For years I didn’t try to achieve my goals. After all, if I reached for the stars, what if I failed? It’s sometimes easier to have the desire to succeed rather than take the actual chance. This left me completely unfulfilled, however. I wanted more. I knew I could make a difference and feel good about the work I was doing. I had demonstrated a string of successes with my work and had earned respect. I was ready to branch out, yet I stayed exactly where I was. I was immobilized by fear. It was easier to think I could achieve and be all that I knew I could be without taking the chance that I would fail. I believed that people would find out that I was an impostor and really didn’t know what I was doing and everything would change for the worse.
At one point, it became obvious to me that I was ready to make that leap. I wanted to, but knew that feeling how I was, I couldn’t do this on my own. It was at that point, I took advantage of my membership as an IAI member and found a mentor. Even though she said we were co-mentoring, I needed to believe that she was guiding me with her caring hand, as she was much more accomplished and smarter than me. At some point in the process, I felt comfortable accepting what she called it, co-mentoring. At this time, I began to believe that I too, was smart and accomplished. I attribute where I am today, and the fact that I don’t experience the pervasiveness of Impostor Syndrome to this mentoring. I was given “assignments”, such as: finish your portfolio, update your LinkedIn profile, finish the site where your portfolio is going to live, etc. I *needed* someone to push me to do this. Was the fear still there? Hell, yes. That fear and feelings that people would find out that I truly was an impostor grew during this time, but I also trusted my mentor completely and respected her and the time she gave me enough to follow through with the assignments. It didn’t hurt that I am an overachiever and wanted to please her. With each success, the feelings dissipated bit by bit. Once I was ready, I applied for positions that only months earlier, I wanted, but wouldn’t have pursued because I didn’t feel qualified (no matter that my degrees or past experiences said otherwise). Guess what? Surprise! I applied and was called in for interviews. This helped build my confidence somewhat, enough that I could sell myself and the past work I did. From the successful interviews, I received offers.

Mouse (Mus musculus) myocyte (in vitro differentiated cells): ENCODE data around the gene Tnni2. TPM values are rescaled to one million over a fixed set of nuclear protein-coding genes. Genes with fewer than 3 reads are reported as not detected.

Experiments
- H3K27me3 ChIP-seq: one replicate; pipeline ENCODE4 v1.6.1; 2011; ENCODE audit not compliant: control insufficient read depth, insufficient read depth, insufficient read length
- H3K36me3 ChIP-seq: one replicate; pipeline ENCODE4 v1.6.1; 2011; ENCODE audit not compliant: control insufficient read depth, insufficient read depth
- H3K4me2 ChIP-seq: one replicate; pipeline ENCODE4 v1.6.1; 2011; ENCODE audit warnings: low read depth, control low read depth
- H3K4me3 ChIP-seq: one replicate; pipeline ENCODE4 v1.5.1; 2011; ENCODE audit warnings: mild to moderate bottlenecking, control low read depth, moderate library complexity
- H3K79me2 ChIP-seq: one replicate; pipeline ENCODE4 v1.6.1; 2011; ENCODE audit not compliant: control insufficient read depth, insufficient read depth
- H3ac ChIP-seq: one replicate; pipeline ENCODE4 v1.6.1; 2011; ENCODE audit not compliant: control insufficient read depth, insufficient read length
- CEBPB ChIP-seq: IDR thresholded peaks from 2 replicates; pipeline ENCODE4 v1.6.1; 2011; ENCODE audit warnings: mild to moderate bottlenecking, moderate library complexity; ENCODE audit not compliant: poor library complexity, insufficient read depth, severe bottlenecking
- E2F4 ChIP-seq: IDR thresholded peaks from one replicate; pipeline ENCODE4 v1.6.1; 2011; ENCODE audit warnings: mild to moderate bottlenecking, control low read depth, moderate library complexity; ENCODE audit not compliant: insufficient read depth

There are still times where I fear that everyone will find out I am an impostor. I am not sure these feelings will ever completely go away. They tend to cluster around those times where I haven’t achieved what I have hoped to or even been expected to, and where I have indeed, failed. With those professional failures, the overwhelming anxious feelings of being an Impostor surface, fast and furious. Each success that follows however, tends to tame my Impostor Syndrome. Additionally, by paying close attention to patterns and understanding why or how these happened, I have been able to learn and refine the direction I should head in.
When I hear nice things about how people in the UX community view me, I think, “Really? Me? Yeah, right!” But, then I pull myself together and allow the wave of confidence to rush over me as I try to push my impostor Syndrome down where she belongs so I don’t feel paralyzed by these feelings ever again.
So, here’s a taste as to why this subject is near and dear to my heart and how these experiences and feelings have plagued me throughout both my career and my life, as I get closer to making this presentation with Amy Silvers at the IA Summit in San Diego next month.